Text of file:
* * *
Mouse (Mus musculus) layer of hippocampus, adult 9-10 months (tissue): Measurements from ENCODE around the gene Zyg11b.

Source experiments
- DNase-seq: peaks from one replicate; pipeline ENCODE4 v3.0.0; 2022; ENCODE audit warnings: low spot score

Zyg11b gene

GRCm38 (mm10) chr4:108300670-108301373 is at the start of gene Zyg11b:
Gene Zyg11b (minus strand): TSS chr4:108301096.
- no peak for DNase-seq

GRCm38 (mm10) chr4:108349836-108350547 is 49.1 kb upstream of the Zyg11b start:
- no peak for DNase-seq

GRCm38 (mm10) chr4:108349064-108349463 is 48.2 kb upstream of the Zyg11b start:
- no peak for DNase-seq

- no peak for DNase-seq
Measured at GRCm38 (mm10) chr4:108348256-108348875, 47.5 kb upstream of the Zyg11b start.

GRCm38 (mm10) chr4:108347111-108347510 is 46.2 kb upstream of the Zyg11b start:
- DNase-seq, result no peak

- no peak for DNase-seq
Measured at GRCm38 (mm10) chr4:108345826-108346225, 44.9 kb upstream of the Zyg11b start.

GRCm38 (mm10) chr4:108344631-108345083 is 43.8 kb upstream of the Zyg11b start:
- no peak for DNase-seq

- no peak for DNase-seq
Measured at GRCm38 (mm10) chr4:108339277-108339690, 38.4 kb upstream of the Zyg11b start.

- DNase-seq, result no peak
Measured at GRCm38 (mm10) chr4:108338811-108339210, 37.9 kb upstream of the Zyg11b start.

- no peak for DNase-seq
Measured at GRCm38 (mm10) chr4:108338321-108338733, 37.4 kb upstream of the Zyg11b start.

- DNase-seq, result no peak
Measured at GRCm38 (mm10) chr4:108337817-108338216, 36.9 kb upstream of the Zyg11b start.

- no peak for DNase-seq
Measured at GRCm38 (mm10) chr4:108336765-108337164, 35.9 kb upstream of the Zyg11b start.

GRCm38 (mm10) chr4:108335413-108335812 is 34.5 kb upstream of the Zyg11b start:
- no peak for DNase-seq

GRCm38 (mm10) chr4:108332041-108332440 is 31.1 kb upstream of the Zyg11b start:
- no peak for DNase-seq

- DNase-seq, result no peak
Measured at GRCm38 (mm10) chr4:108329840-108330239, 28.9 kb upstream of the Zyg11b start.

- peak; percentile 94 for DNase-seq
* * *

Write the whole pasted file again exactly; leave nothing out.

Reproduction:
Mouse (Mus musculus) layer of hippocampus, adult 9-10 months (tissue): Measurements from ENCODE around the gene Zyg11b.

Source experiments
- DNase-seq: peaks from one replicate; pipeline ENCODE4 v3.0.0; 2022; ENCODE audit warnings: low spot score

Zyg11b gene

GRCm38 (mm10) chr4:108300670-108301373 is at the start of gene Zyg11b:
Gene Zyg11b (minus strand): TSS chr4:108301096.
- no peak for DNase-seq

GRCm38 (mm10) chr4:108349836-108350547 is 49.1 kb upstream of the Zyg11b start:
- no peak for DNase-seq

GRCm38 (mm10) chr4:108349064-108349463 is 48.2 kb upstream of the Zyg11b start:
- no peak for DNase-seq

- no peak for DNase-seq
Measured at GRCm38 (mm10) chr4:108348256-108348875, 47.5 kb upstream of the Zyg11b start.

GRCm38 (mm10) chr4:108347111-108347510 is 46.2 kb upstream of the Zyg11b start:
- DNase-seq, result no peak

- no peak for DNase-seq
Measured at GRCm38 (mm10) chr4:108345826-108346225, 44.9 kb upstream of the Zyg11b start.

GRCm38 (mm10) chr4:108344631-108345083 is 43.8 kb upstream of the Zyg11b start:
- no peak for DNase-seq

- no peak for DNase-seq
Measured at GRCm38 (mm10) chr4:108339277-108339690, 38.4 kb upstream of the Zyg11b start.

- DNase-seq, result no peak
Measured at GRCm38 (mm10) chr4:108338811-108339210, 37.9 kb upstream of the Zyg11b start.

- no peak for DNase-seq
Measured at GRCm38 (mm10) chr4:108338321-108338733, 37.4 kb upstream of the Zyg11b start.

- DNase-seq, result no peak
Measured at GRCm38 (mm10) chr4:108337817-108338216, 36.9 kb upstream of the Zyg11b start.

- no peak for DNase-seq
Measured at GRCm38 (mm10) chr4:108336765-108337164, 35.9 kb upstream of the Zyg11b start.

GRCm38 (mm10) chr4:108335413-108335812 is 34.5 kb upstream of the Zyg11b start:
- no peak for DNase-seq

GRCm38 (mm10) chr4:108332041-108332440 is 31.1 kb upstream of the Zyg11b start:
- no peak for DNase-seq

- DNase-seq, result no peak
Measured at GRCm38 (mm10) chr4:108329840-108330239, 28.9 kb upstream of the Zyg11b start.

- peak; percentile 94 for DNase-seq